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Form Design Patterns

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Without forms, the web is a passive experience where content is just consumed. But with forms the web can be collaborative, creative and productive. Forms are at the center of every meaningful interaction, so they’re worth getting a firm handle on.

384 pages, Hardcover

Published October 1, 2018

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Adam Silver

5 books5 followers

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5 stars
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Displaying 1 - 13 of 13 reviews
Profile Image for Jonathan Perry.
6 reviews1 follower
November 12, 2018
All of the examples in Adam's book are "real world" -- at least, as far as my real world is concerned: I've had to deal with all of them at one time or another, but never before with such a straightforward and easily referenceable book to hand. I've been reading this during my daily commute and have already found myself more than once in a meeting saying, "let's see how Adam's book deals with this," and then finding an answer.

It's a long book, and while it can be dipped into, I think it benefits from being read cover to cover: his approach and thinking are set out in the first third, confirmed in the second, then elaborated in the third. When in a later chapter he styles a label as a button on an upload form, you understand why he has made that decision, when in earlier chapters that might have seemed anathema.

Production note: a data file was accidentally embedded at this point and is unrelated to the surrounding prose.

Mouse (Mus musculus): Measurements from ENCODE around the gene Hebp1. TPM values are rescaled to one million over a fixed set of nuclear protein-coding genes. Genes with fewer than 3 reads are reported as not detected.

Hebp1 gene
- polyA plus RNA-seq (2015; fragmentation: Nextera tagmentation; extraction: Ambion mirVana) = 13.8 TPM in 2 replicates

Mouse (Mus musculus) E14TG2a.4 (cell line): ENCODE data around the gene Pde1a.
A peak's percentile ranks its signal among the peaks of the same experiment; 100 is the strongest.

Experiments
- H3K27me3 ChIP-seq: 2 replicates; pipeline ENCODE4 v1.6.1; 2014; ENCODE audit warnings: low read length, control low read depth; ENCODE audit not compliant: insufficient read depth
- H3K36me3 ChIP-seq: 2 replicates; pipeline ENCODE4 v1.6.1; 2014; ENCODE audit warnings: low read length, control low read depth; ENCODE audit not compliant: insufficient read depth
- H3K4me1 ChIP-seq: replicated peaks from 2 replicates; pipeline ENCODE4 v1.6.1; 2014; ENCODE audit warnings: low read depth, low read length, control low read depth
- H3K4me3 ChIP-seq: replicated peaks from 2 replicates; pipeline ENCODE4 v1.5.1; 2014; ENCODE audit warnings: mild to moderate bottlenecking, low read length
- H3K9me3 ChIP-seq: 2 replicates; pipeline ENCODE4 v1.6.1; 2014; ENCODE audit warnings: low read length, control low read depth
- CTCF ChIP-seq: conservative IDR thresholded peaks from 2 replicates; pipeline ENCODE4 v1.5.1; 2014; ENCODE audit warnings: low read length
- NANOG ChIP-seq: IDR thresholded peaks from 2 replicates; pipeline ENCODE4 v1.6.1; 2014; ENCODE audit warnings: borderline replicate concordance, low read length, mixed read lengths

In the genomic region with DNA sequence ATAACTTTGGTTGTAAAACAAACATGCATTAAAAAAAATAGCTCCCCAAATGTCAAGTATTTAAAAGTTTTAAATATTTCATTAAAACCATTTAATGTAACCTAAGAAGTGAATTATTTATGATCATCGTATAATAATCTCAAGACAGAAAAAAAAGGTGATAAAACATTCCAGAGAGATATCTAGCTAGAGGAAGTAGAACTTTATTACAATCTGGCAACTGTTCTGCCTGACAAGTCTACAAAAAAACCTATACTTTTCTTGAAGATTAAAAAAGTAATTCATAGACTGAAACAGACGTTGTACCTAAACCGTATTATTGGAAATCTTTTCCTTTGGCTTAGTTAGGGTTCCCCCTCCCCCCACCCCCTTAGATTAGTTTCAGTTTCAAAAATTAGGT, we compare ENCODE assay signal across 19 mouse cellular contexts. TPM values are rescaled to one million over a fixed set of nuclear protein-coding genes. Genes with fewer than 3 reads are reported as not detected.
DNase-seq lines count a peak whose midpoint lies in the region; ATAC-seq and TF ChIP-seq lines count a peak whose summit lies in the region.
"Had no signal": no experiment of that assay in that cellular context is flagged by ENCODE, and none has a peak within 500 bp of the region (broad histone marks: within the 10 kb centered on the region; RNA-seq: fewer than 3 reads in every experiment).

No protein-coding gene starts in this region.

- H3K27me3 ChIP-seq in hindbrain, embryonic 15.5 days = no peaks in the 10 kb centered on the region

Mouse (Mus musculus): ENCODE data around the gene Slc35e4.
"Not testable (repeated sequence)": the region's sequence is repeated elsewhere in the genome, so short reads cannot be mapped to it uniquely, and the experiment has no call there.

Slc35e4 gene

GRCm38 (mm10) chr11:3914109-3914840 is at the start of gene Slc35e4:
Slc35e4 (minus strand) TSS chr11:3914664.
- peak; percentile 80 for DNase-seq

This isn't dogma, its practical guidance: user research and commercial implementation support him. His approaches work, but your needs and -- most importantly -- your users might tell you otherwise, in which case, you should listen to them.

I have some complaints: it's long, and his JavaScript seems a little old-fashioned already given his use of jQuery and constructor functions (presumably, his research says that this is the style his audience will most appreciate) but, really, these are nonsensical issues to take and mostly inspired by professional jealousy.

Use this as a reference. Ask "what does Adam say about this?" and then go to the book. Why must I, yet again, rehearse the reasons about how elements should be placed and styled, why colour contrast should conform to particular ratios, what is the use of content for screen readers? I have Adam's book.

I've read lots of books about web development and this is the first I recommend without hesitation. It's human and it's useful; it isn't flawless. Read it. Keep a copy on your desk and recommend it to others.
Profile Image for Find me on The Storygraph.
122 reviews19 followers
October 30, 2018
Elke webnerd wordt een betere webnerd van dit boek. Prima voorbeelden. Het beste van dit boek is dat het -als je goed oplet- je een betere manier van denken aanleert. Dat is: als je goed tussen de regels door kunt lezen. Ik dubte een beetje tussen drie of vier sterren.
Profile Image for Sashko Valyus.
193 reviews9 followers
August 22, 2021